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Factoring: Special Cases Part II - Concept

Teacher/Instructor Alissa Fong
Alissa Fong

MA, Stanford University
Teaching in the San Francisco Bay Area

Alissa is currently a teacher in the San Francisco Bay Area and Brightstorm users love her clear, concise explanations of tough concepts

Solving rational equations is substantially easier with like denominators. When solving rational equations, first multiply every term in the equation by the common denominator so the equation is "cleared" of fractions. Next, use an appropriate technique for solving for the variable.

One type of factoring you guys will be practicing is factoring by grouping. Factoring by grouping is used mostly when you have polynomials that have four terms and we'll see examples in a second. The four terms often means your highest exponent number is 3 or it's a third degree polynomial, I'll show you an example once we get there. Also useful factoring by grouping is useful for polynomials with 4 terms. What you want to look for is the greatest common factor binomial, usually what we're used to finding is that the greatest common factor is a monomial, we're looking for a binomial and here's an example to show you that.
This is a problem that's like halfway done, so sometimes your homework problems start out like this they start like in the middle of what we would call "factoring by grouping problems." If you look at this term, it's already broken into its factors and this term is also broken into its factors. This represents two different products and if you look at each of these products you'll notice what they have in common. They both have that y+2 term so what I can do to write the factored version of these two things, I would write y+2 times y squared plus 8. That's the factored form of this original sum of two products. It's tricky because it's all kinds of vocabulary so I want to say that one more time, this represents the factored form of this sum, sum meaning addition of two different products.
Okay, the trick is that often times your homework problems aren't going to look like this, they're not going to be a sum of two different products. What they're going to be giving you is this 4 term polynomial, so I'm going to like backup in this problem, this step, your homework isn't going to give you this. What your homework is going to give you is this thing multiplied out into 4 different terms it looks like this; y to the third plus 2y squared plus 8y plus 16, you'll notice what I did was just distributing, so when you come to your homework you're going to be starting here it's going to give you that 4 term polynomial where the degree is 3 the highest exponent is 3.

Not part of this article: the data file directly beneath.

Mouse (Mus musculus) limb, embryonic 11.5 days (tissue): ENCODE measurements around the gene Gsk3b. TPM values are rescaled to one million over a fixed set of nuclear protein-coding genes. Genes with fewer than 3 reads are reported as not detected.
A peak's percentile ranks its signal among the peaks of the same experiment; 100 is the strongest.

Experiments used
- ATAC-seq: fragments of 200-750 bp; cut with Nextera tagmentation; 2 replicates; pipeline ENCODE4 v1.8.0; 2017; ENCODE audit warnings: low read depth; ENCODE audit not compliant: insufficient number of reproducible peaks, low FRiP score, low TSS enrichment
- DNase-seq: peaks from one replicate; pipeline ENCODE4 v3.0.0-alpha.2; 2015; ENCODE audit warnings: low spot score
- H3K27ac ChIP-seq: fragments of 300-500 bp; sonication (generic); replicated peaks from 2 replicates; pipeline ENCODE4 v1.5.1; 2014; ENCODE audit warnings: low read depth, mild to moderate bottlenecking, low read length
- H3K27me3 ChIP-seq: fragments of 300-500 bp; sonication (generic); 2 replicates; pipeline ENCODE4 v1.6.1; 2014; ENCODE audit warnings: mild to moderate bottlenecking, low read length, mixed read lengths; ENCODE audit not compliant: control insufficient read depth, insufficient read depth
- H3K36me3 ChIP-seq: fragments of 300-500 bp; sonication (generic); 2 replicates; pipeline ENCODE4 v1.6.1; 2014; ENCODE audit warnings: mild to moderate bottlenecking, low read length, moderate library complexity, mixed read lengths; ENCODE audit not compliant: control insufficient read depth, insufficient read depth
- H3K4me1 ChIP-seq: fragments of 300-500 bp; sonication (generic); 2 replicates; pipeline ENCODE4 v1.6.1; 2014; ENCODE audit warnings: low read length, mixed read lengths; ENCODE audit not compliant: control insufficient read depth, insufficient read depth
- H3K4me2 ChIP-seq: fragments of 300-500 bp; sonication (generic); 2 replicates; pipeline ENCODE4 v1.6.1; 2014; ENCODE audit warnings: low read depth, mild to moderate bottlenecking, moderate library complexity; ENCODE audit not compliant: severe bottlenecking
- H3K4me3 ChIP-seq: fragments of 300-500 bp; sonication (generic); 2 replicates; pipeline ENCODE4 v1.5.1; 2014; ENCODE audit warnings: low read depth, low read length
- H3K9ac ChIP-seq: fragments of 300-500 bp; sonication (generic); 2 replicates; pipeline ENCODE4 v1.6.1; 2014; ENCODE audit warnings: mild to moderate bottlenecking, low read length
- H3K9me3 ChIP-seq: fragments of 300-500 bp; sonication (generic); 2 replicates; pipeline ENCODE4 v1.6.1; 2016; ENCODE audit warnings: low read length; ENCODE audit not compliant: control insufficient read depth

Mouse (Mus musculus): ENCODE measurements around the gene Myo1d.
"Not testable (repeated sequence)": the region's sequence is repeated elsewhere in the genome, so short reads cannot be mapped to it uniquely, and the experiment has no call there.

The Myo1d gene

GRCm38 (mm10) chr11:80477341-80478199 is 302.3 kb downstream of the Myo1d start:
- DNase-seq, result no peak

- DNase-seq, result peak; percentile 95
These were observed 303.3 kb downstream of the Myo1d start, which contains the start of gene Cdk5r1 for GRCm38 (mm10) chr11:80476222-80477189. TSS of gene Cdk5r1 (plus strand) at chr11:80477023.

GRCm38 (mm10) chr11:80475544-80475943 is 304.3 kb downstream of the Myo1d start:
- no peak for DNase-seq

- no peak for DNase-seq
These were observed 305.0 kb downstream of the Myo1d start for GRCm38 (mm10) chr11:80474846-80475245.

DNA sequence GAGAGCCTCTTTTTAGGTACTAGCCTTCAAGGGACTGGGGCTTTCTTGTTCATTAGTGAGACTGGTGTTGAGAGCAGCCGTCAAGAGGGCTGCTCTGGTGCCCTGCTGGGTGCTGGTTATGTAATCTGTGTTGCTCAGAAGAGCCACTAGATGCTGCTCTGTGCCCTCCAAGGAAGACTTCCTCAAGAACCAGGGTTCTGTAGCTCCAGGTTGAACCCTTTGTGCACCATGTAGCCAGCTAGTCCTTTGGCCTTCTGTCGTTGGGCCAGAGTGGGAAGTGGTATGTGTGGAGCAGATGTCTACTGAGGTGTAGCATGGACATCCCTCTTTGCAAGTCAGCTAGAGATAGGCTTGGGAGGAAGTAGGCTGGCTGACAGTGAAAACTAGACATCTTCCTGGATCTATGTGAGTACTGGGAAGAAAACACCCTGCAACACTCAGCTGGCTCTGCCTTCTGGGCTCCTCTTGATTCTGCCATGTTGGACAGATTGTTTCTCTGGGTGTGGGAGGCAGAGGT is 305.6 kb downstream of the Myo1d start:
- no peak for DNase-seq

Here's what you guys are going to do when you get to your homework problems, first thing you're going to do is make sure this is in standard form, standard form meaning the exponents are decreasing, and in my case, this problem they are.
Next thing I want to do is cut this polynomial in half and then I'm going to be factoring each side all by itself. Like the first thing I did before I showed you this video was I factored y to the third plus 2y squared and that's how I got this piece, the common monomial there was y squared, that was the result. Then I factored this half, I looked for what multiplies to 8 and also into 16 and that was this 8 common factor, there is my resulting binomial when I like undistribute.
That's how I got from step 1 to step 2 to step 3, this is how you guys are going to be doing your homework. I know this is a little tricky because I like started in the middle and then went backwards. I promise it'll make more sense once you get going on your homework problems just remember to look for your polynomial in standard form cut it in half and then factor each half on it's own, once that's done, look for the common binomial and then write your answer as the final product.

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